I can’t believe I have to do this, but over the course of the past year (you know, while surviving a pandemic), I’ve had a number of straight friends/family ask, “How is the LGBTQ+ community oppressed in the United States?” And there’s always a tone with this question. It’s RARELY asked with genuine curiosity (because if there was genuine curiosity, they would do research and educate themselves and quickly learn there’s a lot of discrimination against LGBTQ+ people in the United States in spite of legislation). It’s ask with accusation.
The conversation has really come to a head in conversations around race. In fact, I recently saw a TikTok video where a black man said, “Being Gay Is A Choice. Being Black Isn’t. So Stop Comparing LGBTQ+ to BLM.”
Let’s put all the cards out on the table.
I was raised in a white, middle-class, conservative, Christian, evangelical family, which basically means I got all the privilege as a white man, minus the part about my sexuality and also means that my family likes to pretend white privilege doesn’t exist. So I spend a lot of time and energy trying to educate them about white supremacy because I do believe silence is violence.
But in these hard, needed, critical conversations about privilege and oppression, the topic always eventually comes up about my own identity, an identity that includes one place of oppression — me being gay.
I will own my privilege as a white cis man. I don’t have to worry about how me arguing with the police can result in me being shot at and killed. I don’t have to worry about gripping my keys in white knuckles as I walk to my car in the middle of the night. I don’t have to worry about meeting up with someone on a date, and that person reacting violently when I share my gender.
I carry a lot of privilege. This piece is not meant to say, “I’m hurting just as much as my BIPOC friends, my women friends, my trans friends. This isn’t a game of “who has the worst oppression.” My gaol is to simply explain that just because LGBTQ+ U.S. Americans got marriage rights in 2015, doesn’t mean oppression stops — the same way that desegregation of schools didn’t stop oppression of BIPOC people in the public school system.
Below you will first find stats, data, and stories from other people who have recently experienced oppression for being LGBTQ+. Then I will share elements of my own story and how I have experienced oppression as a gay man.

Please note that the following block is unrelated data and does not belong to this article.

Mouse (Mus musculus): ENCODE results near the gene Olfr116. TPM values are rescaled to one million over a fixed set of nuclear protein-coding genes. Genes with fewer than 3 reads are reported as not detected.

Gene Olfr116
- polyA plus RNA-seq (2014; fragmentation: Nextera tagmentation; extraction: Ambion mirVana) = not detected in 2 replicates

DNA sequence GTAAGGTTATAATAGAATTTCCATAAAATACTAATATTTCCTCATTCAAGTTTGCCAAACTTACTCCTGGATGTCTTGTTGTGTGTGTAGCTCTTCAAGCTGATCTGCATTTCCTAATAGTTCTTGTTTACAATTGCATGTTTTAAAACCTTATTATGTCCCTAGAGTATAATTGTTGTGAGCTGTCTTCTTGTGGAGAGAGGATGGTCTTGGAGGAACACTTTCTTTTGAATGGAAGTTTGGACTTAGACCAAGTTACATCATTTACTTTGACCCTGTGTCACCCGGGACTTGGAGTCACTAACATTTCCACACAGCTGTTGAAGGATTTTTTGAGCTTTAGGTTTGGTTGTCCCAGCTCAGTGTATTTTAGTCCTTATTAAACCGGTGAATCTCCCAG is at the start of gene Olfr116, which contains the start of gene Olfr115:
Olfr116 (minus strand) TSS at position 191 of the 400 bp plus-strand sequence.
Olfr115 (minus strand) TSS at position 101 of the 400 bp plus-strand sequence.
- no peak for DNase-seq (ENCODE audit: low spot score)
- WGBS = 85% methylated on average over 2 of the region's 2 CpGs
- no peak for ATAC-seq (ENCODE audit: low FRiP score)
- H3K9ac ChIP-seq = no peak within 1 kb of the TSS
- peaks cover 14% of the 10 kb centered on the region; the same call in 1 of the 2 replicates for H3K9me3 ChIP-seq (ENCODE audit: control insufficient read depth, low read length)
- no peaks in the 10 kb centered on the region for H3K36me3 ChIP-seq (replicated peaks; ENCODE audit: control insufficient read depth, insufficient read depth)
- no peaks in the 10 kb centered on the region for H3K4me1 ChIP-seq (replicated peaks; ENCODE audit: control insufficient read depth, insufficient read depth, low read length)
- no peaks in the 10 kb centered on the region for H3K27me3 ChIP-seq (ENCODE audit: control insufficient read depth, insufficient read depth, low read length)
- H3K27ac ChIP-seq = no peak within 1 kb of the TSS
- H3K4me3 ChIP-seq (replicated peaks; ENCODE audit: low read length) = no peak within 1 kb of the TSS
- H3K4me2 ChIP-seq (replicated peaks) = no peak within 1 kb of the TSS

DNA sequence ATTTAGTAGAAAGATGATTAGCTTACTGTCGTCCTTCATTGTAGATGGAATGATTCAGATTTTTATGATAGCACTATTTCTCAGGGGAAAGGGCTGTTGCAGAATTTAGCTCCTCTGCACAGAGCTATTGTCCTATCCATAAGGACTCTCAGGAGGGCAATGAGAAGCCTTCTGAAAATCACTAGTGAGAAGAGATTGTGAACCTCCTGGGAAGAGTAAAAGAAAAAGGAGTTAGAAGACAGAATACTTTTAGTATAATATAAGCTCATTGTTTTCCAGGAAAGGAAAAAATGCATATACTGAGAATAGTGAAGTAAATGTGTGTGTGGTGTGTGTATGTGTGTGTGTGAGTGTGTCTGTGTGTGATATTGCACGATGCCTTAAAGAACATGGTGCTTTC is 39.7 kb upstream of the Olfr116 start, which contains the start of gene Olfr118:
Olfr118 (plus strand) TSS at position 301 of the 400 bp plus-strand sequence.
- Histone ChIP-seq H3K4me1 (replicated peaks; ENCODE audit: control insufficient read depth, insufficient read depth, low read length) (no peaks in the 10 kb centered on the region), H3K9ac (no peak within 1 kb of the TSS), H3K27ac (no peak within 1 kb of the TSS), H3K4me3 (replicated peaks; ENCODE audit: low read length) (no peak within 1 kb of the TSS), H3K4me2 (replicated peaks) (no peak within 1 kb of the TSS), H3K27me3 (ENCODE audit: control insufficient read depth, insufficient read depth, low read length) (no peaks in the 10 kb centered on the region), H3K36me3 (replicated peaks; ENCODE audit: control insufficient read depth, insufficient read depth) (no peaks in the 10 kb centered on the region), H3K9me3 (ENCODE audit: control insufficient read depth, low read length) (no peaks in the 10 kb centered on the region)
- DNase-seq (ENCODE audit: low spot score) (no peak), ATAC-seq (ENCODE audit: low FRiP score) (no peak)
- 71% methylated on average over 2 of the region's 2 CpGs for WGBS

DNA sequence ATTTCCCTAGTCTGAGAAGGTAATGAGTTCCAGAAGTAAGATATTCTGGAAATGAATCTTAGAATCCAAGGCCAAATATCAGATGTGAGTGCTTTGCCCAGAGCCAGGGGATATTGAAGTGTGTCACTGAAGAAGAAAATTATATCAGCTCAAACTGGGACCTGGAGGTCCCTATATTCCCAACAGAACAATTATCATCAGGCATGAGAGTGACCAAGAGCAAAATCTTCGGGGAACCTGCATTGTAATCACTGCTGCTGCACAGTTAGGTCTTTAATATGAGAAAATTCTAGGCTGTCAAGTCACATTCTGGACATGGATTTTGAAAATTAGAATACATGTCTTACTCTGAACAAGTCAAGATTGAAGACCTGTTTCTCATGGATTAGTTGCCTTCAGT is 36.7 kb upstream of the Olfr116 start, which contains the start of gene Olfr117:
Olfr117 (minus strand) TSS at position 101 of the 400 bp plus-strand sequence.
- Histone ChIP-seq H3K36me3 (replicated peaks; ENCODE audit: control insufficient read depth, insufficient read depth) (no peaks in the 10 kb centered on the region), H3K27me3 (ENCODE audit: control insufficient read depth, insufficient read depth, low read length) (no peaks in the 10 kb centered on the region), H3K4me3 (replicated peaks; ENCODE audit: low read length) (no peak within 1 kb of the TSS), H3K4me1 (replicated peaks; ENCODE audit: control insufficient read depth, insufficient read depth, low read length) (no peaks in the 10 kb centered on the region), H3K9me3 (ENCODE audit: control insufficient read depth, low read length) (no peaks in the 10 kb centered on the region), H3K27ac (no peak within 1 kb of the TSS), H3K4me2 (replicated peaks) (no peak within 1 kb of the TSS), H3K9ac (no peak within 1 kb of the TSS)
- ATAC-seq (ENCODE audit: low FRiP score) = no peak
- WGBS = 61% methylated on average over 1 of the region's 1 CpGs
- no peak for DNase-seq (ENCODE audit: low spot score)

Oppression of LGBTQ+ people in the United States:
- LGB youth are five times as likely to commit suicide in comparison to their straight peers.
- Forty percent of trans people attempt suicide.
- If a person who is gay or lesbian comes from a religious background, they are more likely than their non-religious queer peers to attempt suicide.
- Twenty-six percent of LGBT youth are forced from their homes after coming out.
- LGBTQ+ people are 120 percent more likely to be homeless than their straight peers — of those that are homeless in the U.S. 40 percent are LGBTQ+.
- Thirty-six percent of LGBT people do not reveal who their partners are in the workplace for fear of people’s reactions.
- Sixty-six percent of trans individuals experience sexual assault in their life that is often coupled with physical violence.
- Trans individuals are banned from the U.S. military, a strategy that is labeled as not discriminatory because trans people are not “mentally stable” for service and cause an unnecessary “financial burden.”
- Hate crimes, murder, and violence against queer people continue to occur in spite of hate-crime legislation.
- Even though the FDA has recently changed its position on gay and bisexual men from giving blood, gay and bisexual are still banned from donating if they are sexually active, regardless of if they are monogamous or not.
- In spite of the Supreme Court’s ruling in 2020, religious organizations can still fire someone for being LGBTQ+ due to protections under religious liberty.
- Depending on what state an LGBTQ+ person lives in, they can be discriminated against and barred from adoption.
- LGBTQ+ people are viewed as sexual deviants and child molesters when a recent study showed all offenders were either straight (the majority) or bisexual (severe minority).
The list could continue, but I think you get the point.
LGBTQ+ people are still marginalized and discriminated against for something they cannot change. But these are not just data points. Behind each percentage and case are real people — people experiencing oppression on a daily occurrence.
To get an understanding of how this may play out, here are some pieces of my story — pieces that if I were straight, I wouldn’t experience.
Moments of oppression I have experienced as a gay man:
- When I was outed by my parents, I seriously considered suicide and was threatened with being ousted out of my parent’s home at the age of 16.
- Before coming out, I knew I would lose a career I had been working on since I was 16 — ministry. I left youth pastoring and missions work and needed to start over at the age of 25. I’m now graduating college at the age of 31 because I had to find a new career and education that would support that.